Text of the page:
SA shines at All Africa Games

25 July 2007

The All Africa Games came to its conclusion in Algiers on Monday night, with Egypt narrowly edging out Algeria on the medals table for first place, with South Africa securing third spot behind the two North African nations.

The Egyptians, a traditional power at the All Africa Games, won 74 gold medals and 199 medals overall to squeeze in ahead of the Algerians, who lifted their performance considerably over their showing in Abuja four years ago when they finished fourth in the standings.

The hosts won more medals than the Egyptians, claiming 205, but they fell four short of their rivals in the gold medal stakes. It was Algeria’s best ever showing at the All Africa Games.

61 gold medals
South Africa ended third with 61 golds and 180 medals in total, with Nigeria, the 2003 hosts, who topped the medal table in Abuja, taking fourth place with 50 gold medals and 159 medals in all. Tunisia finished fifth with 48 golds.

In total, 27 sporting disciplines were contested, with about 8 000 athletes from 52 countries participating.

Unfortunately, as is all too often the case in Africa, there was controversy surrounding what some countries called the manipulation of the medal table by Algeria. Often the official medal standings were unavailable at the end of each day, leaving countries in the dark as to how well their teams had performed.

Despite the complaints, Olympic President Jacques Rogge declared himself happy with the Games, telling the athletes, “Thank you, you are wonderful!”

Dominant in the swimming pool
South Africa dominated in the swimming pool, winning 53 medals, with the next best return being Algeria’s 16 and Zimbabwe’s 15. SA men won 12 golds, seven silvers, and seven bronzes, while the women claimed 13 gold medals, nine silvers, and five bronzes.

The results reflected South Africa’s recent emergence as a country to be reckoned with in international swimming competitions. They were also especially encouraging given that world swimming stars such as Roland Schoeman and Ryk Neethling did not take part.

Paraplegic superstar Natalie du Toit excelled in the relays and won individual gold in the 1 500 metres freestyle.

South Africa also performed well in athletics, winning the most medals with 24, although Algeria won the most golds, nine to SA’s seven.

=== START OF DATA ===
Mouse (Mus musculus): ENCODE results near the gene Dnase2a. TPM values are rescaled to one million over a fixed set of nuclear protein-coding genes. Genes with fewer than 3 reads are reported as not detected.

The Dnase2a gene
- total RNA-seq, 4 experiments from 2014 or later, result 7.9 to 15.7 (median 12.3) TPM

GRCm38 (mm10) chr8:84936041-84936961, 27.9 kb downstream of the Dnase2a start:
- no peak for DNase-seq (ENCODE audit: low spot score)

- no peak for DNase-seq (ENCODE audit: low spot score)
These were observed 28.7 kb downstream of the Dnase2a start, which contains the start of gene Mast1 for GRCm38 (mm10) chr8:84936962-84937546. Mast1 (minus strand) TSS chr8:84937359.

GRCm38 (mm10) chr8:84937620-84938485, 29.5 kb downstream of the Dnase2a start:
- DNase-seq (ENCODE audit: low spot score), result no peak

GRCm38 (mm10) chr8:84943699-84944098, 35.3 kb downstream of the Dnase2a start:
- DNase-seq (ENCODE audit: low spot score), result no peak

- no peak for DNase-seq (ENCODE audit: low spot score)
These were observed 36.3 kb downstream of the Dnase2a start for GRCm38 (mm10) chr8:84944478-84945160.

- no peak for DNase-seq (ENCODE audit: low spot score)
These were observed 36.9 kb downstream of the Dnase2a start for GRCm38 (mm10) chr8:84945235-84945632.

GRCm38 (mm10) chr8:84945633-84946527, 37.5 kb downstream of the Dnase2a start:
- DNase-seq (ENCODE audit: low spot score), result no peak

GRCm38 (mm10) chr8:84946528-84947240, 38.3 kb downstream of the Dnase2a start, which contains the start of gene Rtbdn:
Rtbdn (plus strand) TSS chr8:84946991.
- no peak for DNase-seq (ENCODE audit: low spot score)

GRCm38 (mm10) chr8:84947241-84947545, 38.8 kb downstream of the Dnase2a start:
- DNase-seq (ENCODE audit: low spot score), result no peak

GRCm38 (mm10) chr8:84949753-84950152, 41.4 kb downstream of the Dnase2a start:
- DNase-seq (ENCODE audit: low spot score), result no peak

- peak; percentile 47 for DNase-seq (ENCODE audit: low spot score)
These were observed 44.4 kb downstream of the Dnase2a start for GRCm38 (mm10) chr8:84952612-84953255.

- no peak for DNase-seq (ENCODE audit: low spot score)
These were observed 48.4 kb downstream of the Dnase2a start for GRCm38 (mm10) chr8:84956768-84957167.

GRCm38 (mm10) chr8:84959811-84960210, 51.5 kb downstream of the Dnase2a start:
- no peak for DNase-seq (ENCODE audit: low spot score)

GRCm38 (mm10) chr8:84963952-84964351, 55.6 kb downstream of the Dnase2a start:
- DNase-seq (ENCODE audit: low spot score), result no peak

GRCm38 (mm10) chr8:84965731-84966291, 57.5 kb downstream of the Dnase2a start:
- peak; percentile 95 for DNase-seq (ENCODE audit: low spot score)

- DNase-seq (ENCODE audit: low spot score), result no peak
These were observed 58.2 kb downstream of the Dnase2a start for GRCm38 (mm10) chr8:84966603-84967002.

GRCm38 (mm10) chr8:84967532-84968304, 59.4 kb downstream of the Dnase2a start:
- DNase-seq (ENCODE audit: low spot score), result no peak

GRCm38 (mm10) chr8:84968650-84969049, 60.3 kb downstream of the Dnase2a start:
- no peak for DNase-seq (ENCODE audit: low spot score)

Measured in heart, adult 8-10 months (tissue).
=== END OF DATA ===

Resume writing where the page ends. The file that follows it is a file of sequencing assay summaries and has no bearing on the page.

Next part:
1-2-3 in men’s 400 hurdles
The Rainbow Nation’s men achieved the best results of any country, with the highlight provided by the 400 metre hurdlers. They finished 1-2-3, with LJ van Zyl taking gold in 48.74 seconds, while Pieter de Villiers was awarded silver ahead of Alwyn Myburgh, even though both athletes were time in 48.91 seconds.

In wheelchair athletics, SA finished second on the table, picking up 14 medals, of which eight were for wins. There was also a gold medal for the wheelchair basketball team.

South African sailors led the way in a competition that featured women’s and mixed racing. Of the nine golds on offer, SA picked up six.

In another water-based sport, rowing, South Africa finished just one gold behind Algeria, although the team’s seven medals was one better than the hosts.

Badminton tops
After a tight fight against Nigeria, SA’s badminton team finished top of the table, winning two golds, three silvers, and three bronzes.

South Africa was also number one in cycling, with three gold medals out of the six on offer, and six medals in all.

The wrestling team secured three gold medals and five bronzes to total eight medals in all.

Gymnasts claimed 12 medals, but just two golds among them. It was a similar story in chess as South Africa picked up 10 medals, but only one of them was gold.

Olympic hockey qualifiers
Due to a lack of facilities in Algeria for hockey, an Olympic qualifying tournament was held in Nairobi at the same time as the All Africa Games. Only the winners would qualify for Beijing 2008.

South Africa’s women had no problems whatsoever in securing their spot, waltzing through the tournament and smashing Kenya 5-0 in the final.

Matters were tougher for the men who faced their traditional rivals Egypt for the prized Olympic place as African champions.

The Egyptians took the lead in the 34th minute through Sameh Metwaly, but just five minutes later Emile Smith leveled for South Africa. Then, with only six minutes remaining, Geoff Abbot scored the winner for SA.

Taking place every four years, in the year before the Olympic Games, the next All Africa Games, the tenth edition, will be hosted by Lusaka in Zambia in 2011.

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